Winston Churchill: Myth and Reality

Winston Churchill: Myth and Reality

"We don't know where we're going but we're on our way." Churchill was urging demolition of "the foul baboonery of Bolshevism"—or was he? Strube in the Daily Express, 8 September 1919.
“We don’t know where we’re going but we’re on our way.” Churchill was urg­ing the end of “the foul baboon­ery of Bolshevism”—or was he? (Strube in the Dai­ly Express, 8 Sep­tem­ber 1919.)

Per the pre­vi­ous post, I append for read­er com­ment the con­tents of my next book, Win­ston Churchill, Myth and Real­i­ty: What Churchill Stood For.

I have writ­ten on most of these mat­ters in the past; the book recasts it afresh. I also acknowl­edge and cross-ref­er­ence the work of experts who know far more than I, par­tic­u­lar­ly in the fields of geneal­o­gy and med­i­cine. I would be glad to hear your thoughts; please use the “con­tact” page.

The his­to­ri­an David Stafford wrote: “Myth only devel­ops and takes hold when the time is right, and the cli­mate has long been ripe for the emer­gence of myths about a wartime hero who stood firm against a total­i­tar­i­an foe and smote an evil empire.”

Churchill myth is born both of exag­ger­a­tion and crit­i­cism, cre­at­ed either to glo­ri­fy the record or to bela­bor it. The for­mer I sup­pose is some­what less harm­ful, born of igno­rance. The lat­ter obfus­cate the record and dis­tract us from the truth, some­times intentionally.

Paul Addi­son wrote, “Para­dox­i­cal­ly, I have always thought it dimin­ish­es Churchill to regard him as super­hu­man,” Yet Pro­fes­sor Addi­son has no doubt about Churchill’s great­ness. The most mem­o­rable words on that sub­ject were by Churchill’s offi­cial biog­ra­ph­er, the late Sir Mar­tin Gilbert:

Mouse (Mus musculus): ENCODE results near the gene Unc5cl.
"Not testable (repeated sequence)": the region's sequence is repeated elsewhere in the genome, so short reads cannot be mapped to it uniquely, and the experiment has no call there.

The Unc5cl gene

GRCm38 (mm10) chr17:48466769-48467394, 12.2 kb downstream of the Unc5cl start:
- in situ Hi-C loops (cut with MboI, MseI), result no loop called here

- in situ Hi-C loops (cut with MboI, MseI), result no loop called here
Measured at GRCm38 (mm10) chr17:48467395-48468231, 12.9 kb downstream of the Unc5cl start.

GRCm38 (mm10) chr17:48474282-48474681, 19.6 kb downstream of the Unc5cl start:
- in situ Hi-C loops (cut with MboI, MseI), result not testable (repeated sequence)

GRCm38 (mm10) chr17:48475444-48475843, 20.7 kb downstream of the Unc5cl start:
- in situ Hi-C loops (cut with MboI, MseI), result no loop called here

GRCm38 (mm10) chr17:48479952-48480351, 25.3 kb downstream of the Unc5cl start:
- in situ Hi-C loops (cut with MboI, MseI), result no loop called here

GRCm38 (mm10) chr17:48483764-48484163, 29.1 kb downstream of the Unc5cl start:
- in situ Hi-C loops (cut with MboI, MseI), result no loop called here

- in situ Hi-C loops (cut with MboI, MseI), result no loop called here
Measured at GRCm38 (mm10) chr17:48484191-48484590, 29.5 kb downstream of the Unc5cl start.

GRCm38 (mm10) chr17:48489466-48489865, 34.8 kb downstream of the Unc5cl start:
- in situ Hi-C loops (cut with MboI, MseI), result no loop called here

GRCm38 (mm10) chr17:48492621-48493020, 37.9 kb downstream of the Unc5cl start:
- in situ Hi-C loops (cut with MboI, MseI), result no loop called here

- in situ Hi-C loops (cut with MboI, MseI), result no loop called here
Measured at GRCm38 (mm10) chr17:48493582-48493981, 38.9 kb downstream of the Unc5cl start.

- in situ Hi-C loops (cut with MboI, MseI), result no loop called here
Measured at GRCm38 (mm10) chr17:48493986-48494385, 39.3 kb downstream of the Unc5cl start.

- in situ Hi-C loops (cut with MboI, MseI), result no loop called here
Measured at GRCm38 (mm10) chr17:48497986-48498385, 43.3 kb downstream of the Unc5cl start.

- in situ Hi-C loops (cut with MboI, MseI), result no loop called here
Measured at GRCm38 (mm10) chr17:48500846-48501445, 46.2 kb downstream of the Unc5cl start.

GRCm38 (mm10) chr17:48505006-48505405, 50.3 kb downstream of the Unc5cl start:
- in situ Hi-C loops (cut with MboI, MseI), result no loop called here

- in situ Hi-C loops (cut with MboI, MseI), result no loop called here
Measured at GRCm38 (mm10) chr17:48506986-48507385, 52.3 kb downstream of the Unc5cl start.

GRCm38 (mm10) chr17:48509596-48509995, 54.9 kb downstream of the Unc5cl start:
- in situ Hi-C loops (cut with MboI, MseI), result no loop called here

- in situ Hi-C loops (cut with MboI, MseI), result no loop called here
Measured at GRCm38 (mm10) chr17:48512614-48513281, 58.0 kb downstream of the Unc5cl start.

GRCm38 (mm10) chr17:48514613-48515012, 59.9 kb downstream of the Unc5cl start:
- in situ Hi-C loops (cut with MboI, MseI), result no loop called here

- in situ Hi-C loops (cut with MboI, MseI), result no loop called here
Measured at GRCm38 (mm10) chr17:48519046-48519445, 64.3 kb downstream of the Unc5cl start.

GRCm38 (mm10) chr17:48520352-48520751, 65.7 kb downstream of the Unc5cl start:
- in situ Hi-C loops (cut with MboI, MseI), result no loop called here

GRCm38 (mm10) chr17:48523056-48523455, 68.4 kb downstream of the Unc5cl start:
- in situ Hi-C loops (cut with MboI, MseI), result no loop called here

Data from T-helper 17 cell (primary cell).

In every sphere of human endeav­our, Churchill fore­saw the dan­gers and poten­tial for evil. Many of those dan­gers are our dan­gers today. Some writ­ers por­tray him as a fig­ure of the past, an anachro­nism, a grotesque. In doing so, it is they who are the losers, for he was a man of qual­i­ty: a good guide for the gen­er­a­tions now reach­ing adulthood.

The aim of this book is to skew­er the most pop­u­lar alle­ga­tions about Churchill, to offer read­ers what he real­ly thought and did, some­times about mat­ters that are still on our minds today—for as Twain wrote, his­to­ry nev­er repeats; but some­times it rhymes.

Youth: Lady Randolph’s indiscretions…The parent­age of Jack Churchill…The Men­ace of Education….The death of Lord Ran­dolphWomen’s Suf­frage.

Young Par­lia­men­tar­i­an: The loss of  the Titan­icThe unpleas­ant­ness on Sid­ney Street…”The sullen feet of march­ing men in Tony­pandy“…Irish inde­pen­dence.

World War I: War­mon­ger image, peace­mak­er reality…Defense of AntwerpDar­d­anelles and Gal­lipoli…Sink­ing the Lusi­ta­niaChem­i­cal war­fare...America’s involve­ment in the Great War.

Between the World Wars: “Tak­ing more out of alcohol”…“The foul baboon­ery of Bol­she­vism”…Tri­al by Jew­ry…”Half-Naked Fakir“…”The Truth About Hitler.”

World War II: Broad­cast­ing the war speeches…Refugees and ene­my aliens…Torture as tool or ter­ror…Bomb­ing of Coven­tryPearl Har­bor…The Holo­caustFamine in Ben­gal…Destruc­tion of Monte Cassi­no…Over­tures to Mus­soli­ni…Feed­ing occu­pied Europe…Fire­bomb­ing Dres­den.

Post­war Years: The fate of East­ern Europe…Nuking the Soviets…The Con­ser­v­a­tive Party…”Only to have accom­plished noth­ing in the end.”

Appen­dix: “Things That Go Bump in the Night” (so far-fetched that they defy cat­e­go­riz­ing). Con­vert­ing to Islam…A life twice-saved by Alexan­der Flem­ing...Engi­neer­ing the Wall Street Crash…The myths of the Black Dog and an unhap­py marriage.

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